The Netherlands: exports falter, private consumption recovers
- Weak export performance in July and August
- Positive sentiment among producers points to manufacturing growth
- Improvement in consumer confidence and consumption
- Recovery on housing market and labour market continues
After a quarter-on-quarter increase of 0.7% in real Gross Domestic Product (GDP), GDP growth in the third quarter of this year was dampened by weak development of exports. For 2014 as a whole, we assume GDP growth of ¾% (Table 1). Next year, growth will accelerate further, as a result of exports picking up and increased private consumption. That said, the conflict in Ukraine/Russia as well as the situation with IS in the Middle East constitute downward risk factors for this scenario.
For the rest of the year we expect a moderate increase in manufacturing output. Furthermore we expect consumption to grow at a moderate pace, thanks to improved confidence and the increase in real disposable household income.
Faltering export engine
The relatively high GDP growth in the second quarter was chiefly caused by the normalisation of gas production vis à vis the previous quarter. Exports also benefited from this, increasing by 1.2% (seasonally adjusted) on the first quarter. In the third quarter, however, exports weakened considerably (Figure 1). The seasonally adjusted volume of the export of Dutch goods declined in both August and July in relation to the preceding months. This weakness was partly due to the conflict in Ukraine/Russia, and the fragile recovery of the Eurozone. Assuming this to be a temporary relapse, we expect exports recovered in the period after August, as the situation between the West and Russia in that period was more calm. As indicated earlier, we still consider this situation as a downward risk.
In line with the weak export scenario, the seasonally adjusted output in the manufacturing industry likewise declined in August, slipping by 0.6% month-on-month. Momentum (3m/3m change) has been weak in recent months. However, we see this as a temporary dip. Sentiment indicators point to growth in the manufacturing industry in the coming months. The Purchasing Managers Index (PMI) rose further from 52.2 in September to 53 in October, and producer confidence reached its highest level in October since May 2011 (Figure 2).
Further recovery on the housing market and rising employment
The recovery on the housing market continued in the third quarter. Existing home sales increased further, although at a slower pace than in former quarters. On the other hand, the existing home prices index grew faster than in previous quarters (Figure 3). The recovery on the housing market has a positive effect on household spending on durable consumer goods as well as on home investments. Mirroring the housing market, developments on the labour market are also favourable. Unemployment dropped from 6.6% in August to 6.5% in September (Eurostat/ILO definition). While the drop in unemployment in the early months of the year was due to a decline in the labour supply, the more recent improvement can be attributed to increased employment (Figure 4).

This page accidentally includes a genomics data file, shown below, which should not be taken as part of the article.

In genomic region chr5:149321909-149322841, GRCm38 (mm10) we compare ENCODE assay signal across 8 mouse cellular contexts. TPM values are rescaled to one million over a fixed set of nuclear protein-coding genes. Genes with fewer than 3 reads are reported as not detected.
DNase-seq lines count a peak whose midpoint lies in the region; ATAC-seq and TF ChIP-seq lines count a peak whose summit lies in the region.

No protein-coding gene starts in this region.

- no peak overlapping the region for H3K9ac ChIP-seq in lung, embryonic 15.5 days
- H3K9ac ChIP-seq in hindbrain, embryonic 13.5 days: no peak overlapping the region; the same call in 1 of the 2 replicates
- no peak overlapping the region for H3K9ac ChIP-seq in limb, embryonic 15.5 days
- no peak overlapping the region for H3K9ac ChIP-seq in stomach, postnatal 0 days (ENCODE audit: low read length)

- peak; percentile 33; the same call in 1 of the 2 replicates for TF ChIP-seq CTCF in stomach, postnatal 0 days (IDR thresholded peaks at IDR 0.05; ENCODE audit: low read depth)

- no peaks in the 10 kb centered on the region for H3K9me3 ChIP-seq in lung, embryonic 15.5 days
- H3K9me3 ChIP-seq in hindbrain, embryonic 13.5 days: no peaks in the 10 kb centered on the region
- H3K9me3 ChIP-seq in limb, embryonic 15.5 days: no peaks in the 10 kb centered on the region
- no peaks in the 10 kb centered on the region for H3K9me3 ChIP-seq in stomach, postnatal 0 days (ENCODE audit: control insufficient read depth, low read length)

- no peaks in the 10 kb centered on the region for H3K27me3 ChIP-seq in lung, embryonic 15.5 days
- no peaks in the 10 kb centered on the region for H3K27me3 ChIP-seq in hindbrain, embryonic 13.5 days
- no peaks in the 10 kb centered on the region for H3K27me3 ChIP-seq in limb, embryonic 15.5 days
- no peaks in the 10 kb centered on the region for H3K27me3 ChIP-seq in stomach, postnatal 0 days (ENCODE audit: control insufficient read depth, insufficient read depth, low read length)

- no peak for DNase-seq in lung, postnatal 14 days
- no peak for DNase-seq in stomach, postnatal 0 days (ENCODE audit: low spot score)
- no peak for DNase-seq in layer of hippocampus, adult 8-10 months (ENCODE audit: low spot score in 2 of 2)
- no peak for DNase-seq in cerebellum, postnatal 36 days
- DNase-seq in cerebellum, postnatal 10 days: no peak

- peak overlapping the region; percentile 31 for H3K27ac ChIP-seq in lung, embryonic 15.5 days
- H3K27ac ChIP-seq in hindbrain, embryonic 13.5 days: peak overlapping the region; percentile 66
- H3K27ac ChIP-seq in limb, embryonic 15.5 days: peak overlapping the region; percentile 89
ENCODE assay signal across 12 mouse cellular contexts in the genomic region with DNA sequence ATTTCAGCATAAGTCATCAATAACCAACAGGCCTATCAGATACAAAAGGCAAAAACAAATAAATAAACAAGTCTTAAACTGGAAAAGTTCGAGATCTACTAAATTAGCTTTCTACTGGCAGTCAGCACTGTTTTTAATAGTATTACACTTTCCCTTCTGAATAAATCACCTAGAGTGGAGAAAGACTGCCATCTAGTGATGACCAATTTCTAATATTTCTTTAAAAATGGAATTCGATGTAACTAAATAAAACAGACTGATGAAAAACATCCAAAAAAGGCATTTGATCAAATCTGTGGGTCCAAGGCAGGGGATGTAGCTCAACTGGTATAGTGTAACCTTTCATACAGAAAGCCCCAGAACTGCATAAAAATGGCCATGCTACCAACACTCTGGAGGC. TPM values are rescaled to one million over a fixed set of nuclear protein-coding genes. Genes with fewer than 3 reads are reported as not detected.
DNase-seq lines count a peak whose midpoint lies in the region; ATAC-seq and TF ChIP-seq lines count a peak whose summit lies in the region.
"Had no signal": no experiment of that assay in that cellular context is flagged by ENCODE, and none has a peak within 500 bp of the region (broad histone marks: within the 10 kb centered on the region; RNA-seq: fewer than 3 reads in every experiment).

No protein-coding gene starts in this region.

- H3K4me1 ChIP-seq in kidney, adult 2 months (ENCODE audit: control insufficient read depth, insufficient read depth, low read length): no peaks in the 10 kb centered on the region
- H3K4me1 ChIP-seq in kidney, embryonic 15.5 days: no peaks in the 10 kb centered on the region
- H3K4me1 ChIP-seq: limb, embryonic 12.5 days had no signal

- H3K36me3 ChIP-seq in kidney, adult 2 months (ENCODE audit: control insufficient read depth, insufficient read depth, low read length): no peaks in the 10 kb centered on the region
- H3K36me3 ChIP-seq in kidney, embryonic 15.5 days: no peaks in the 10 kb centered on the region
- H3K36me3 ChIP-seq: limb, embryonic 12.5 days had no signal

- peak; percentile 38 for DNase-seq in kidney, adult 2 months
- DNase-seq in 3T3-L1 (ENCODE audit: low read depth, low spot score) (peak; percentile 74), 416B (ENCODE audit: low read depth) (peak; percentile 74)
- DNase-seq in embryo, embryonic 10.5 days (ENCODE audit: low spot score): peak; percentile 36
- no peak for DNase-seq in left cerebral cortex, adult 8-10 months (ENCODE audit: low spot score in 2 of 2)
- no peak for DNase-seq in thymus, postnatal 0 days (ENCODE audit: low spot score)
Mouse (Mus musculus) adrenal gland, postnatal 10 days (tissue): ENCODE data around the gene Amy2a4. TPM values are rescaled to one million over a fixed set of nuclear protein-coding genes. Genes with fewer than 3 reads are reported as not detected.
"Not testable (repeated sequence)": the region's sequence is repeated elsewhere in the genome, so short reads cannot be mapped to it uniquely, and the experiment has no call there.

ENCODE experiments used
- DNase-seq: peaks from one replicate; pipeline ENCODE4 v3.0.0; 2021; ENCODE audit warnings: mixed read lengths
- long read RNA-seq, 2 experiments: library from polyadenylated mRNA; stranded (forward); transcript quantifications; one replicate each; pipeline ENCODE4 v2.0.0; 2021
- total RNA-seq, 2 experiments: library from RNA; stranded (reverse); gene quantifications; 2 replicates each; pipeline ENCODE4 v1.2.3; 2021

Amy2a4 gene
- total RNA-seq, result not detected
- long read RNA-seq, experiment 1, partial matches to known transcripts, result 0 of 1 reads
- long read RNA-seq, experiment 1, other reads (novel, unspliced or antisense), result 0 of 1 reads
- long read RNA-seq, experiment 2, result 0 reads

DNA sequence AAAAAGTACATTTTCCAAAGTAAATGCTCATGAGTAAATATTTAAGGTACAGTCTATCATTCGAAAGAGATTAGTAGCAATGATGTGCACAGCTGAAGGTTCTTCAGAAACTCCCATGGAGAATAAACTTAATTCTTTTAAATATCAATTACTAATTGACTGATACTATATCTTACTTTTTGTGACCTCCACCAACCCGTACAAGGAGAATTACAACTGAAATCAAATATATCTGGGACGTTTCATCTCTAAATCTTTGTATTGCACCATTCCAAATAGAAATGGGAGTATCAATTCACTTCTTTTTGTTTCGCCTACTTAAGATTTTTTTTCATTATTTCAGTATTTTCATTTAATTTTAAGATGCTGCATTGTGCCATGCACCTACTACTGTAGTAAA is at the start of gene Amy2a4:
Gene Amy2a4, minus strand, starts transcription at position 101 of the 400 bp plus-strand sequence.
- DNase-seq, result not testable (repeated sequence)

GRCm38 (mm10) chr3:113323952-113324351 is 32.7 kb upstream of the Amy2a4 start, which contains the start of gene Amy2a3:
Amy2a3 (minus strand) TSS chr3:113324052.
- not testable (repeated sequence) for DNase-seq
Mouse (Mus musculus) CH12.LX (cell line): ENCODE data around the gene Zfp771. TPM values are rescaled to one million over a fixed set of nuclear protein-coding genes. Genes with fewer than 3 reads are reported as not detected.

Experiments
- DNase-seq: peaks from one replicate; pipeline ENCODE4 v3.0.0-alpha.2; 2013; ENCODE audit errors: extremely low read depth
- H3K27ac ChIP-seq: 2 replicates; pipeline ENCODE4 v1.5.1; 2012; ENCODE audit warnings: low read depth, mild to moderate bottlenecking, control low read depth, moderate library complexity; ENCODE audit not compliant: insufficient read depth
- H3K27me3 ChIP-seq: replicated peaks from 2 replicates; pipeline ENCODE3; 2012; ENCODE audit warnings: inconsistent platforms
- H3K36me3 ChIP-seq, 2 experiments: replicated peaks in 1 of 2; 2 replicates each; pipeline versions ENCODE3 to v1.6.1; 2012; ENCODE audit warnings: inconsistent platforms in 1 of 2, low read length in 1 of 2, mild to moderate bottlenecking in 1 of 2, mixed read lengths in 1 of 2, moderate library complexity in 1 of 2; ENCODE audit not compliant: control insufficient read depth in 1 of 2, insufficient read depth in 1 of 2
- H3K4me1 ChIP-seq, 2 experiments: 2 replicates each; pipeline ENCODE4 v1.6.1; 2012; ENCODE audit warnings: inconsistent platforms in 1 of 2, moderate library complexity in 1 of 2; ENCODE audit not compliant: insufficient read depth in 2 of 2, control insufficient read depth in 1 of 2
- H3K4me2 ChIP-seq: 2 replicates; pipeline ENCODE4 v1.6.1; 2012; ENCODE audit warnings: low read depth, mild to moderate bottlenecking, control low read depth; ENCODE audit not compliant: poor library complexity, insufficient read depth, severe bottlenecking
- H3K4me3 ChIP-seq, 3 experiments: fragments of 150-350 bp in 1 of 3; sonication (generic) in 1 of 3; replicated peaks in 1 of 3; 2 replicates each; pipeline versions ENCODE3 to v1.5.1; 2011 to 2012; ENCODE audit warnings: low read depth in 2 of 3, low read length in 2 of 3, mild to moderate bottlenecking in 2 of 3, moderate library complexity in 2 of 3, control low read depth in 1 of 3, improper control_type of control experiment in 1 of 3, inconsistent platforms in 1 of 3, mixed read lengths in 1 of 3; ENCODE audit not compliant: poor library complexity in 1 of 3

Consumers back on track
Following the uninterrupted rise in consumer confidence since August 2013, consumer sentiment deteriorated in August and September. This decline was mainly due to a drop in the sub-indicator measuring consumers’ confidence in the general economy. The escalating tensions and trade sanctions resulting from the conflict between Ukraine and Russia, as well as the advance of IS in the Middle East were to blame for this. Nonetheless, willingness to spend remained on track in recent months. In October, consumer confidence showed an improvement (Figure 5). Accordingly, it seems the geopolitical developments of this summer caused a brief dip - for the time being.
In August, the seasonally adjusted volume of household consumption rose by 0.8% month-on-month. This followed a rise of 0.3% in July (Figure 6). The August increase was mainly driven by a rise in spending on durable consumer goods. In the second quarter, consumption growth figures had been flattered by the normalisation of gas consumption. In the third quarter these temporary effects no longer played a role but consumption growth nonetheless increased. This points to a clear underlying recovery.